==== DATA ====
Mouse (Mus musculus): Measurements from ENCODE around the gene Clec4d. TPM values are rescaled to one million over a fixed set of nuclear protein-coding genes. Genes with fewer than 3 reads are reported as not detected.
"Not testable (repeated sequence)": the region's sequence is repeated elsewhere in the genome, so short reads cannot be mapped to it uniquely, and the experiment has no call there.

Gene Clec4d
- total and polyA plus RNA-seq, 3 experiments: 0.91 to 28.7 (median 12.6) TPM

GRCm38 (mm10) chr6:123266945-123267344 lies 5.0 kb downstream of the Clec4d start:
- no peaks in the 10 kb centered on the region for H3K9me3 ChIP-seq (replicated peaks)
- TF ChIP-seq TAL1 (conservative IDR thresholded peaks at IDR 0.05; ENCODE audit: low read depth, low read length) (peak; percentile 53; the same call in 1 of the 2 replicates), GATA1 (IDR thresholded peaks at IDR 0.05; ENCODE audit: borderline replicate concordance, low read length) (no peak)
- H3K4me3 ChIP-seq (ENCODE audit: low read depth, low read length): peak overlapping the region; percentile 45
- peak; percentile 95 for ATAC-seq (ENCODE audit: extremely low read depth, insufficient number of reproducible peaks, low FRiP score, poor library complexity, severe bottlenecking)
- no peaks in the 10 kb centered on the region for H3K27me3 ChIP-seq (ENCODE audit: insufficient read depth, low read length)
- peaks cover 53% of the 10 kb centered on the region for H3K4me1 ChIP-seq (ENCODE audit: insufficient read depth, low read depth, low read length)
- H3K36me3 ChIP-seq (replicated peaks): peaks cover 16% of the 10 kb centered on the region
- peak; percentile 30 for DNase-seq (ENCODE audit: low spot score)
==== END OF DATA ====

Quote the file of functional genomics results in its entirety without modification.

Mouse (Mus musculus): Measurements from ENCODE around the gene Clec4d. TPM values are rescaled to one million over a fixed set of nuclear protein-coding genes. Genes with fewer than 3 reads are reported as not detected.
"Not testable (repeated sequence)": the region's sequence is repeated elsewhere in the genome, so short reads cannot be mapped to it uniquely, and the experiment has no call there.

Gene Clec4d
- total and polyA plus RNA-seq, 3 experiments: 0.91 to 28.7 (median 12.6) TPM

GRCm38 (mm10) chr6:123266945-123267344 lies 5.0 kb downstream of the Clec4d start:
- no peaks in the 10 kb centered on the region for H3K9me3 ChIP-seq (replicated peaks)
- TF ChIP-seq TAL1 (conservative IDR thresholded peaks at IDR 0.05; ENCODE audit: low read depth, low read length) (peak; percentile 53; the same call in 1 of the 2 replicates), GATA1 (IDR thresholded peaks at IDR 0.05; ENCODE audit: borderline replicate concordance, low read length) (no peak)
- H3K4me3 ChIP-seq (ENCODE audit: low read depth, low read length): peak overlapping the region; percentile 45
- peak; percentile 95 for ATAC-seq (ENCODE audit: extremely low read depth, insufficient number of reproducible peaks, low FRiP score, poor library complexity, severe bottlenecking)
- no peaks in the 10 kb centered on the region for H3K27me3 ChIP-seq (ENCODE audit: insufficient read depth, low read length)
- peaks cover 53% of the 10 kb centered on the region for H3K4me1 ChIP-seq (ENCODE audit: insufficient read depth, low read depth, low read length)
- H3K36me3 ChIP-seq (replicated peaks): peaks cover 16% of the 10 kb centered on the region
- peak; percentile 30 for DNase-seq (ENCODE audit: low spot score)